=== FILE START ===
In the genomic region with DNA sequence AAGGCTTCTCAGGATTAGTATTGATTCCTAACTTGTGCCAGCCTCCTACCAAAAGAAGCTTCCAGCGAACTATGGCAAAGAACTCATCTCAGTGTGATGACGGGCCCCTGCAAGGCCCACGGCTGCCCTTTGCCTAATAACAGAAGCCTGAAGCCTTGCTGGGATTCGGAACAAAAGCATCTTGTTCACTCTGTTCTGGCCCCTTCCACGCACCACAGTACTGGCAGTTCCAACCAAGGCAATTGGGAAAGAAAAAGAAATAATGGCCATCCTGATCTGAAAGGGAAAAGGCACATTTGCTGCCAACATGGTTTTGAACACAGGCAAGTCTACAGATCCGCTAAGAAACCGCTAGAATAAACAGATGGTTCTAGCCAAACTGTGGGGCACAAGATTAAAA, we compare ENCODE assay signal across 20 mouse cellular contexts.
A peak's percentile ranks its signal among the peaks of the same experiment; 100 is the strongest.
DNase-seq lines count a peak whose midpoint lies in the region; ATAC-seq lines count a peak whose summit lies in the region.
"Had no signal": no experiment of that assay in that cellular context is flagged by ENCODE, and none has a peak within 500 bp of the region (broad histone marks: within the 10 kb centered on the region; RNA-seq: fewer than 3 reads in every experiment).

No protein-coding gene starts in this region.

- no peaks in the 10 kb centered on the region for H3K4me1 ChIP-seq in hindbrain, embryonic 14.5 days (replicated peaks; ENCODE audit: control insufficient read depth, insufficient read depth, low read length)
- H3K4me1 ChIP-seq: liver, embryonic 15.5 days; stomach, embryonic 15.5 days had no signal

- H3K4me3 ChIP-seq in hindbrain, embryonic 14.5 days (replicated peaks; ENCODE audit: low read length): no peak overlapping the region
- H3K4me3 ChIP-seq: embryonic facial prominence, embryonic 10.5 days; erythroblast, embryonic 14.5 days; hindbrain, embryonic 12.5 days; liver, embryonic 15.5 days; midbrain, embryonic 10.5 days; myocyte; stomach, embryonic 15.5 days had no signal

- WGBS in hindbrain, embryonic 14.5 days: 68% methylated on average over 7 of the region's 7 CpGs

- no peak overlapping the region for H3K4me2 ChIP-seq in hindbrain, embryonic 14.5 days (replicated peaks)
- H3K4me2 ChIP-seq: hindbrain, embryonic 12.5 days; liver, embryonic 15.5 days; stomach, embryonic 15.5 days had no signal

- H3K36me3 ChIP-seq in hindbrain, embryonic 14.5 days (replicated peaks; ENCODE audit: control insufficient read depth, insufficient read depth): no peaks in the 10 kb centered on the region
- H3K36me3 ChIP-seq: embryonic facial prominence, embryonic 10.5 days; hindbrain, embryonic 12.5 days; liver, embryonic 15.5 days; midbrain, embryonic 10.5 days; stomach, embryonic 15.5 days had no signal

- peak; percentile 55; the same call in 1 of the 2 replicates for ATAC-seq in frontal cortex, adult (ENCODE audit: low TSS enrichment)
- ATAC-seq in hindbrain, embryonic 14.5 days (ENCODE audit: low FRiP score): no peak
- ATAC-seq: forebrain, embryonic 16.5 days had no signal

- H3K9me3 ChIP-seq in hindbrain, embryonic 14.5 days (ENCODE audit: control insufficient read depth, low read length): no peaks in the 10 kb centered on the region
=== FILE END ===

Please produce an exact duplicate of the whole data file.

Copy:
In the genomic region with DNA sequence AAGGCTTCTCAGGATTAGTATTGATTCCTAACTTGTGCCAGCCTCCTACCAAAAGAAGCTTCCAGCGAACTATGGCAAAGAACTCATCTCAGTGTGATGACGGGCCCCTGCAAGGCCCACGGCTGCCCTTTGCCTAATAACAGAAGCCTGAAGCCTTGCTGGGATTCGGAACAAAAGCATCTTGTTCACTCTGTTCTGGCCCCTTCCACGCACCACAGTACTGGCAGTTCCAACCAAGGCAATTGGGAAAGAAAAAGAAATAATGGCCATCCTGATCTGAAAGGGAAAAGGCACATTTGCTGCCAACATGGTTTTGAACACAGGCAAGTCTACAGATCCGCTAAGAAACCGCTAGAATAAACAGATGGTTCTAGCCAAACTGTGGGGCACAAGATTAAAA, we compare ENCODE assay signal across 20 mouse cellular contexts.
A peak's percentile ranks its signal among the peaks of the same experiment; 100 is the strongest.
DNase-seq lines count a peak whose midpoint lies in the region; ATAC-seq lines count a peak whose summit lies in the region.
"Had no signal": no experiment of that assay in that cellular context is flagged by ENCODE, and none has a peak within 500 bp of the region (broad histone marks: within the 10 kb centered on the region; RNA-seq: fewer than 3 reads in every experiment).

No protein-coding gene starts in this region.

- no peaks in the 10 kb centered on the region for H3K4me1 ChIP-seq in hindbrain, embryonic 14.5 days (replicated peaks; ENCODE audit: control insufficient read depth, insufficient read depth, low read length)
- H3K4me1 ChIP-seq: liver, embryonic 15.5 days; stomach, embryonic 15.5 days had no signal

- H3K4me3 ChIP-seq in hindbrain, embryonic 14.5 days (replicated peaks; ENCODE audit: low read length): no peak overlapping the region
- H3K4me3 ChIP-seq: embryonic facial prominence, embryonic 10.5 days; erythroblast, embryonic 14.5 days; hindbrain, embryonic 12.5 days; liver, embryonic 15.5 days; midbrain, embryonic 10.5 days; myocyte; stomach, embryonic 15.5 days had no signal

- WGBS in hindbrain, embryonic 14.5 days: 68% methylated on average over 7 of the region's 7 CpGs

- no peak overlapping the region for H3K4me2 ChIP-seq in hindbrain, embryonic 14.5 days (replicated peaks)
- H3K4me2 ChIP-seq: hindbrain, embryonic 12.5 days; liver, embryonic 15.5 days; stomach, embryonic 15.5 days had no signal

- H3K36me3 ChIP-seq in hindbrain, embryonic 14.5 days (replicated peaks; ENCODE audit: control insufficient read depth, insufficient read depth): no peaks in the 10 kb centered on the region
- H3K36me3 ChIP-seq: embryonic facial prominence, embryonic 10.5 days; hindbrain, embryonic 12.5 days; liver, embryonic 15.5 days; midbrain, embryonic 10.5 days; stomach, embryonic 15.5 days had no signal

- peak; percentile 55; the same call in 1 of the 2 replicates for ATAC-seq in frontal cortex, adult (ENCODE audit: low TSS enrichment)
- ATAC-seq in hindbrain, embryonic 14.5 days (ENCODE audit: low FRiP score): no peak
- ATAC-seq: forebrain, embryonic 16.5 days had no signal

- H3K9me3 ChIP-seq in hindbrain, embryonic 14.5 days (ENCODE audit: control insufficient read depth, low read length): no peaks in the 10 kb centered on the region